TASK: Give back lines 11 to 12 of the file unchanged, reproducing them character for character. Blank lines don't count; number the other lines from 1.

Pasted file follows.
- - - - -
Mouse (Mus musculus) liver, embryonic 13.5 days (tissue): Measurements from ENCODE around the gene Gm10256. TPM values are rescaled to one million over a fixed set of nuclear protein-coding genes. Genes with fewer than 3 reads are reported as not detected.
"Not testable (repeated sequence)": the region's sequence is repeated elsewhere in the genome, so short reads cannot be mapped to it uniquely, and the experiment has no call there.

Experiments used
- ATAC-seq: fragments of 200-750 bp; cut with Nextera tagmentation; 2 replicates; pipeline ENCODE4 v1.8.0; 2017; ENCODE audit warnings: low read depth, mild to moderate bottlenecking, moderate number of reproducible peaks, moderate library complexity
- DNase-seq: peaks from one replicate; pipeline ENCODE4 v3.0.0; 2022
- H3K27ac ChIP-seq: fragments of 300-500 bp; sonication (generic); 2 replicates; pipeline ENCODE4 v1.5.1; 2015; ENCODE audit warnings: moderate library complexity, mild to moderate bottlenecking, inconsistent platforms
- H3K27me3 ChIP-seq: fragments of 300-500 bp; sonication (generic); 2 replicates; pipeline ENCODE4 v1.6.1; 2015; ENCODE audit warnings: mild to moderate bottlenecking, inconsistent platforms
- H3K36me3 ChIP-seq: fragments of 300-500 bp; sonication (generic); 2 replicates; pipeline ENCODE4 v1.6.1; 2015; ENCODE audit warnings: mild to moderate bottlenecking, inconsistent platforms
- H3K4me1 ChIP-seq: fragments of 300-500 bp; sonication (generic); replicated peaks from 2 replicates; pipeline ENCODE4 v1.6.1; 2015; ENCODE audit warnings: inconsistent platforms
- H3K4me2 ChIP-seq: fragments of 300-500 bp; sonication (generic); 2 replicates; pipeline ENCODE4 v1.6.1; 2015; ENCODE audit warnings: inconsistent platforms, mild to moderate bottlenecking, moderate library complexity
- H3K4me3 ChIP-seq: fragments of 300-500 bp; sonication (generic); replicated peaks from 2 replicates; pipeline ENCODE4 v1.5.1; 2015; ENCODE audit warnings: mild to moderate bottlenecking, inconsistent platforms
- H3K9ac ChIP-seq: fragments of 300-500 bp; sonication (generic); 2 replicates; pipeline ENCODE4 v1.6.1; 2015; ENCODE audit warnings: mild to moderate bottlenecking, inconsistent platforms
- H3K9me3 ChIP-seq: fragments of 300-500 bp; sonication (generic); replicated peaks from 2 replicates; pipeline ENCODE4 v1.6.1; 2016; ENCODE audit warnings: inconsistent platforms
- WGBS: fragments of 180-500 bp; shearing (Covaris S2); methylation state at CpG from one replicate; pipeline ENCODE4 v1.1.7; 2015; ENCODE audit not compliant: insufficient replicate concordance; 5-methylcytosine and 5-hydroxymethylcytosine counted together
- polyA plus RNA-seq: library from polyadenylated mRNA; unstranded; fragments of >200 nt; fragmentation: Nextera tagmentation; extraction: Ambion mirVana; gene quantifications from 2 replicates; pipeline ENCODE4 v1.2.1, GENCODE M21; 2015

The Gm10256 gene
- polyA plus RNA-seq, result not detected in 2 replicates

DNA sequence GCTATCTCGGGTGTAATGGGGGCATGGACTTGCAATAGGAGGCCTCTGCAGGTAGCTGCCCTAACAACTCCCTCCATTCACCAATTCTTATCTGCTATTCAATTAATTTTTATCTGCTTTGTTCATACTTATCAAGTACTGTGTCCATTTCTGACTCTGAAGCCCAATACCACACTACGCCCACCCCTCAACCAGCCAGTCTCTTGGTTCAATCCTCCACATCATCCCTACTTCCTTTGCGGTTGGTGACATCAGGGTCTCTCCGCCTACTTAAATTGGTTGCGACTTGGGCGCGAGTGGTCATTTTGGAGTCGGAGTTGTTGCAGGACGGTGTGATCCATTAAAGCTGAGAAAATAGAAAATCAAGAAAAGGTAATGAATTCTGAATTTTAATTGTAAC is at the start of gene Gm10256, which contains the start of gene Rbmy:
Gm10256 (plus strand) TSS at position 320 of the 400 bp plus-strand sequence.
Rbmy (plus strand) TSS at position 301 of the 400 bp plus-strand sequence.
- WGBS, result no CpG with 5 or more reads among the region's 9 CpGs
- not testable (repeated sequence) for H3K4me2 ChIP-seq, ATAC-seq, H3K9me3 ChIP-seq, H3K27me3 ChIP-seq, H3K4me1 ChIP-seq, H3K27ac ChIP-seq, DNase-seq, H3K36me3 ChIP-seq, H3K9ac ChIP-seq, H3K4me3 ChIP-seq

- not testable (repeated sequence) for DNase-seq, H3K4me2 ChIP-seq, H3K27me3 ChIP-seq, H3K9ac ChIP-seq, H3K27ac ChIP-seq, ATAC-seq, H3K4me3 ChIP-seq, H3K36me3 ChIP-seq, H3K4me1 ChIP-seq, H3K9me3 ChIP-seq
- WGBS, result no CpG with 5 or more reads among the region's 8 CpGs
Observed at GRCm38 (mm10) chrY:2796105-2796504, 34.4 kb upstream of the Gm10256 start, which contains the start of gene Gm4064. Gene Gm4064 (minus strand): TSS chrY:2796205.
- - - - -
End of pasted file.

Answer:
- H3K4me3 ChIP-seq: fragments of 300-500 bp; sonication (generic); replicated peaks from 2 replicates; pipeline ENCODE4 v1.5.1; 2015; ENCODE audit warnings: mild to moderate bottlenecking, inconsistent platforms
- H3K9ac ChIP-seq: fragments of 300-500 bp; sonication (generic); 2 replicates; pipeline ENCODE4 v1.6.1; 2015; ENCODE audit warnings: mild to moderate bottlenecking, inconsistent platforms